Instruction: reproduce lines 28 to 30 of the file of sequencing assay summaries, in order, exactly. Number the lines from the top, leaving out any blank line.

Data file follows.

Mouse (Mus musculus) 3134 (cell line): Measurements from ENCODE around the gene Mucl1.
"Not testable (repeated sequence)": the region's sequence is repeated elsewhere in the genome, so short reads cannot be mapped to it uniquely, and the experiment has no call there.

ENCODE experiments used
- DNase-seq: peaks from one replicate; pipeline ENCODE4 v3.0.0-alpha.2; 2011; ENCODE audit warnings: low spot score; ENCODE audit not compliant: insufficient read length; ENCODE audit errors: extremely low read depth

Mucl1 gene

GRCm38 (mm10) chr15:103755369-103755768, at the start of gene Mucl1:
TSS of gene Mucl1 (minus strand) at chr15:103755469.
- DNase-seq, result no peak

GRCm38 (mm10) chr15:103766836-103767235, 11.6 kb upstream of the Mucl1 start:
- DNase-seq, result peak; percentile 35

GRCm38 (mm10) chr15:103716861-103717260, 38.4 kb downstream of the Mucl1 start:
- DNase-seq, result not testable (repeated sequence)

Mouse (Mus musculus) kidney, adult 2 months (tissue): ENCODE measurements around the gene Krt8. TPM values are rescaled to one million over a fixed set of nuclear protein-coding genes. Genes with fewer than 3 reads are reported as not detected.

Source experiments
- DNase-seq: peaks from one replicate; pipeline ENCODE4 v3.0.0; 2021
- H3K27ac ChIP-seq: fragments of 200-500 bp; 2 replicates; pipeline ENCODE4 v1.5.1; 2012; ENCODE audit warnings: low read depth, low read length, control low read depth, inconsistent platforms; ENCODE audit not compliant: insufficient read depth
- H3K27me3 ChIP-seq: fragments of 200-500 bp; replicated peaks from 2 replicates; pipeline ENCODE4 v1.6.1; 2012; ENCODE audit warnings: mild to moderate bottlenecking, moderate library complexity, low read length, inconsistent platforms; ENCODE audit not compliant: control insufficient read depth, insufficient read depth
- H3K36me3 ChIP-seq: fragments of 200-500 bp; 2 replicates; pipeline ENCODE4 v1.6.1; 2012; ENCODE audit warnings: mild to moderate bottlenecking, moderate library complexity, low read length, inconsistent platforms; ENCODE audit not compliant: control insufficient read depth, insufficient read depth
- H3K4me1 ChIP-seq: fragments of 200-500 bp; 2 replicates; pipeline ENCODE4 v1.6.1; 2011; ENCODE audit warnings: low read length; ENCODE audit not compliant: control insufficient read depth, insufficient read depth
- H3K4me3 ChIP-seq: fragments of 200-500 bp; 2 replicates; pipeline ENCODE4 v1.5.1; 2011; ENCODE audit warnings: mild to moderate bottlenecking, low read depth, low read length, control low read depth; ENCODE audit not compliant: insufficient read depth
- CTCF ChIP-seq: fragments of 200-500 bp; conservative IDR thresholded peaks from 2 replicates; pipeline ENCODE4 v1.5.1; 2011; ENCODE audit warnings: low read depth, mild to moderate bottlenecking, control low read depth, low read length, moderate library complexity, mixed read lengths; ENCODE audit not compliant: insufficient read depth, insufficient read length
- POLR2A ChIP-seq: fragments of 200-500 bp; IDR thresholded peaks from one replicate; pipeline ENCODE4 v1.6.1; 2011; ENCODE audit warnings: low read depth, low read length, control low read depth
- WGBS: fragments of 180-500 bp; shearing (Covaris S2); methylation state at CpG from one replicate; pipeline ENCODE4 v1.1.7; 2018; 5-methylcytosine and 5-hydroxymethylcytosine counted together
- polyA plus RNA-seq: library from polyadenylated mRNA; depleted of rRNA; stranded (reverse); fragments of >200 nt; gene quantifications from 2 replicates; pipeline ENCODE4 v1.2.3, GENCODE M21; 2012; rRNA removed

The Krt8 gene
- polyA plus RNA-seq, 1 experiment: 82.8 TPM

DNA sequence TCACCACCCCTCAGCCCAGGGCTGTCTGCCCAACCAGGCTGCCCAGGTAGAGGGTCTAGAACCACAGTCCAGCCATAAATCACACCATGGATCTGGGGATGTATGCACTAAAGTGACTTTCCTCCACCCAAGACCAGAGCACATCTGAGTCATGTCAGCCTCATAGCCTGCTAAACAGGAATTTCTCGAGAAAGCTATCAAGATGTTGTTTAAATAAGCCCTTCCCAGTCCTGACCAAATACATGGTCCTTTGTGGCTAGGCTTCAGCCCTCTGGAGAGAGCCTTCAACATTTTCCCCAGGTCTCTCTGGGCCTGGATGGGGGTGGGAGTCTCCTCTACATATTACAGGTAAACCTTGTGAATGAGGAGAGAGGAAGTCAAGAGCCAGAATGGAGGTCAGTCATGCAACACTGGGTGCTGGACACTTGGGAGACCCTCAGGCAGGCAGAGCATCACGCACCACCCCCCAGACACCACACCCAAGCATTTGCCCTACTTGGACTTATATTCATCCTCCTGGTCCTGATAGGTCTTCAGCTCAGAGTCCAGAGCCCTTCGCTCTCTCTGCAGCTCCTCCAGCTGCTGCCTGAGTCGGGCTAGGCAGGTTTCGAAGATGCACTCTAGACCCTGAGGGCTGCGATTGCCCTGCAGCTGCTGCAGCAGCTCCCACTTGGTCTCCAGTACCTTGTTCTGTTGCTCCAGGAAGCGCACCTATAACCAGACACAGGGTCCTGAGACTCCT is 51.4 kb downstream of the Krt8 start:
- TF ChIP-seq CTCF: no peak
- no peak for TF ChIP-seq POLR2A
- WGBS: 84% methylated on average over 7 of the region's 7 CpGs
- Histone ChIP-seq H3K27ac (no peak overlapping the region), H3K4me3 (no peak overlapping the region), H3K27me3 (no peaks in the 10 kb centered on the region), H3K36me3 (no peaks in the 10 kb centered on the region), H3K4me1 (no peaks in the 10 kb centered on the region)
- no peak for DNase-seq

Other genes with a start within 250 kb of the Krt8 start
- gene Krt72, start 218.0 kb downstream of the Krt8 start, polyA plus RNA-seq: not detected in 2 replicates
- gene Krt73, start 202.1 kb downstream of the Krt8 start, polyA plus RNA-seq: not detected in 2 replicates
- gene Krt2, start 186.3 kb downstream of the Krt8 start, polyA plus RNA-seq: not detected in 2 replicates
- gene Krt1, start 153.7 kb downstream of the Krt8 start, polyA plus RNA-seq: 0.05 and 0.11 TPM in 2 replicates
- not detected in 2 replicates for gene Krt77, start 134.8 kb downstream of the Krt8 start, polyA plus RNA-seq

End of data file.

- TF ChIP-seq CTCF: no peak
- no peak for TF ChIP-seq POLR2A
- WGBS: 84% methylated on average over 7 of the region's 7 CpGs